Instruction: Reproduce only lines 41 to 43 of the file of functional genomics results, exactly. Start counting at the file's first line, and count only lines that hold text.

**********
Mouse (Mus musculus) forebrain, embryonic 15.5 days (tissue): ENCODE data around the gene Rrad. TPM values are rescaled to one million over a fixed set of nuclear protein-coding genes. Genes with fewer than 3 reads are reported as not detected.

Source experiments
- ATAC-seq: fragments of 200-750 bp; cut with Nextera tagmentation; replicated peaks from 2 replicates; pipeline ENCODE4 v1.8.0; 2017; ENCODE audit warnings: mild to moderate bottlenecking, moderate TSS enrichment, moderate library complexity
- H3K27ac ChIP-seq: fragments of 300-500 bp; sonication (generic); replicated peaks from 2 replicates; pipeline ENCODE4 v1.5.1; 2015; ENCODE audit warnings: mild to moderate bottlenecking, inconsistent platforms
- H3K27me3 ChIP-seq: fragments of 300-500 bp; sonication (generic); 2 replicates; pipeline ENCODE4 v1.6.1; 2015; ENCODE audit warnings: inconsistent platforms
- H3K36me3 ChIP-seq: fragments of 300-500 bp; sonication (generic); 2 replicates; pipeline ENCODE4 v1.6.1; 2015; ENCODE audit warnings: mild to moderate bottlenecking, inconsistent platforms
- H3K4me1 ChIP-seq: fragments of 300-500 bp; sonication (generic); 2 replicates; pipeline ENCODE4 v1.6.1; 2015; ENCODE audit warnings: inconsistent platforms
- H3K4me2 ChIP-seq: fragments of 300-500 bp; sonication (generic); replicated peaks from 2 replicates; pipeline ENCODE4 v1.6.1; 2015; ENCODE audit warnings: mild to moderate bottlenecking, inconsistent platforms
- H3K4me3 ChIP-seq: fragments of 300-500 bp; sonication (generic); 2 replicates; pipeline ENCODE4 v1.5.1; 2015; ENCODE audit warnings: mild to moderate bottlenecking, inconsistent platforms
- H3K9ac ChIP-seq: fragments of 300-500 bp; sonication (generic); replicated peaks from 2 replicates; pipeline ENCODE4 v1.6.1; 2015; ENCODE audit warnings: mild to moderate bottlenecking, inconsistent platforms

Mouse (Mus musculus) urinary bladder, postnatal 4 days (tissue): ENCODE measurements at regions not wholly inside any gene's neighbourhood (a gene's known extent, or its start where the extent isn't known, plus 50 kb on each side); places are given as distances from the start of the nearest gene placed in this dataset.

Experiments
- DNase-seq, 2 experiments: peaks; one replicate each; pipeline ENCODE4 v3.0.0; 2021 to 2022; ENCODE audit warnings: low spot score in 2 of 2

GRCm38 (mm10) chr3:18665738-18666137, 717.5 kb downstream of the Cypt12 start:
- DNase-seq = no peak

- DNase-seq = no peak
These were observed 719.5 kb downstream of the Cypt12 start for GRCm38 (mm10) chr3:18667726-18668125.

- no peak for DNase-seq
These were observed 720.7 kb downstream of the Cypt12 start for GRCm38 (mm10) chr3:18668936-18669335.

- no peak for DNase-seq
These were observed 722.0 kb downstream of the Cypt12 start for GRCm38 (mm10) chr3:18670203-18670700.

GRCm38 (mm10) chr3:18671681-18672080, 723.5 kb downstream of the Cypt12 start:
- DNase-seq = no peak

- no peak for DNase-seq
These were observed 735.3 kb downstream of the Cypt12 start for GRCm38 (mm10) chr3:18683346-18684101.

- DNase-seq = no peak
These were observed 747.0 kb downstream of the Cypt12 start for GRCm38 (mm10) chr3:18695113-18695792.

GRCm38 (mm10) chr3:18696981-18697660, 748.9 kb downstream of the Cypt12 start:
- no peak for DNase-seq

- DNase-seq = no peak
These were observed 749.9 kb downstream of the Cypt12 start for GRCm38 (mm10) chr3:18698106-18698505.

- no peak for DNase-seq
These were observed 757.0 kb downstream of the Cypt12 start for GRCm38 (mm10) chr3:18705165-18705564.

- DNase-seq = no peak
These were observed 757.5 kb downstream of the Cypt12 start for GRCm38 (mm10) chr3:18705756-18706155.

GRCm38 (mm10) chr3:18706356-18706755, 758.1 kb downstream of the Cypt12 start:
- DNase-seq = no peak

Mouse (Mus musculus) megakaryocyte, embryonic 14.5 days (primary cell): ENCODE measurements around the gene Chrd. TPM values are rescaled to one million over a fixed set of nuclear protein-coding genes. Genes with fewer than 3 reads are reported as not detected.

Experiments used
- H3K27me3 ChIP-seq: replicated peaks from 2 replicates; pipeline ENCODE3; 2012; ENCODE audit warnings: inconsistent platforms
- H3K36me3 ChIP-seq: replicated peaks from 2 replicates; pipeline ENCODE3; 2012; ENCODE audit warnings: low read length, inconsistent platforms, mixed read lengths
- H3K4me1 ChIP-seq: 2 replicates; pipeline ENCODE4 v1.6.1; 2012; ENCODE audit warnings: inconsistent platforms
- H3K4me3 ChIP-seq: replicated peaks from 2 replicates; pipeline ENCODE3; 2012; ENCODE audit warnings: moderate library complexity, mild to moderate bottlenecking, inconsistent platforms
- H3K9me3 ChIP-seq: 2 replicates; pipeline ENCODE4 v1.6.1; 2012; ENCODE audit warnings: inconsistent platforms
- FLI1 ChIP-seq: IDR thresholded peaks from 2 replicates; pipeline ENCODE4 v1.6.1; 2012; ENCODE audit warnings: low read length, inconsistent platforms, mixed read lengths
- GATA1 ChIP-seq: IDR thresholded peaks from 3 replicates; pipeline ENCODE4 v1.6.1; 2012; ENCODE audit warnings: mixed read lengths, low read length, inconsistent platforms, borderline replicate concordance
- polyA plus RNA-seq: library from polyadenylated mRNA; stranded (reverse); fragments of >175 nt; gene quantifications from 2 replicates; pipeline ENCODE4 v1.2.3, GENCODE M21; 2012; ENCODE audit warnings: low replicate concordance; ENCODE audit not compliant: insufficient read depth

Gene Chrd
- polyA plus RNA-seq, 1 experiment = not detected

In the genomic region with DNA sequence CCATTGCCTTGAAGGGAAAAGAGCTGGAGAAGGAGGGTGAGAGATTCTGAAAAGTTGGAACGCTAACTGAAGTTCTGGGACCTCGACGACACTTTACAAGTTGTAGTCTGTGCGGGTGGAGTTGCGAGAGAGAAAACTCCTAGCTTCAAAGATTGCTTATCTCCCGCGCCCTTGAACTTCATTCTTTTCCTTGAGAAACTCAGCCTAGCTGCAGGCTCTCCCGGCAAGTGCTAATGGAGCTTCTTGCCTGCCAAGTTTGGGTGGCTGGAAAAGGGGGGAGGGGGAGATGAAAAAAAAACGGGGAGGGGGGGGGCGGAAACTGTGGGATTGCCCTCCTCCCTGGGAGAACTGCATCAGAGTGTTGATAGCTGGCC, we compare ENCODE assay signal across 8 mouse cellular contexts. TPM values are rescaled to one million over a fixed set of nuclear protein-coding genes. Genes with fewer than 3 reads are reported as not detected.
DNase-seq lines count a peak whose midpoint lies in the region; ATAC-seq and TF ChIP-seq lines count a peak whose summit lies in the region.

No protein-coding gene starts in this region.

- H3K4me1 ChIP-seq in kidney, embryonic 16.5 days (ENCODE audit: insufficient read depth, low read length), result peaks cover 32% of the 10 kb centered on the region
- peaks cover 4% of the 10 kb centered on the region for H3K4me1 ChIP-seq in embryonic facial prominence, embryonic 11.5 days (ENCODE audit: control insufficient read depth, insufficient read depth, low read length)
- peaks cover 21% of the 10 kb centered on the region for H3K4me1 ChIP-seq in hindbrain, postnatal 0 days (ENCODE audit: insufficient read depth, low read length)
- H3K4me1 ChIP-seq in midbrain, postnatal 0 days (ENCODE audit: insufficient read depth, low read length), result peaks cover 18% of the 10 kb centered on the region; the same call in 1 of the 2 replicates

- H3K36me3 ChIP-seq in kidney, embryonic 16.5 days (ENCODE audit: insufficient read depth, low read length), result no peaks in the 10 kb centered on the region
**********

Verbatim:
- H3K36me3 ChIP-seq: replicated peaks from 2 replicates; pipeline ENCODE3; 2012; ENCODE audit warnings: low read length, inconsistent platforms, mixed read lengths
- H3K4me1 ChIP-seq: 2 replicates; pipeline ENCODE4 v1.6.1; 2012; ENCODE audit warnings: inconsistent platforms
- H3K4me3 ChIP-seq: replicated peaks from 2 replicates; pipeline ENCODE3; 2012; ENCODE audit warnings: moderate library complexity, mild to moderate bottlenecking, inconsistent platforms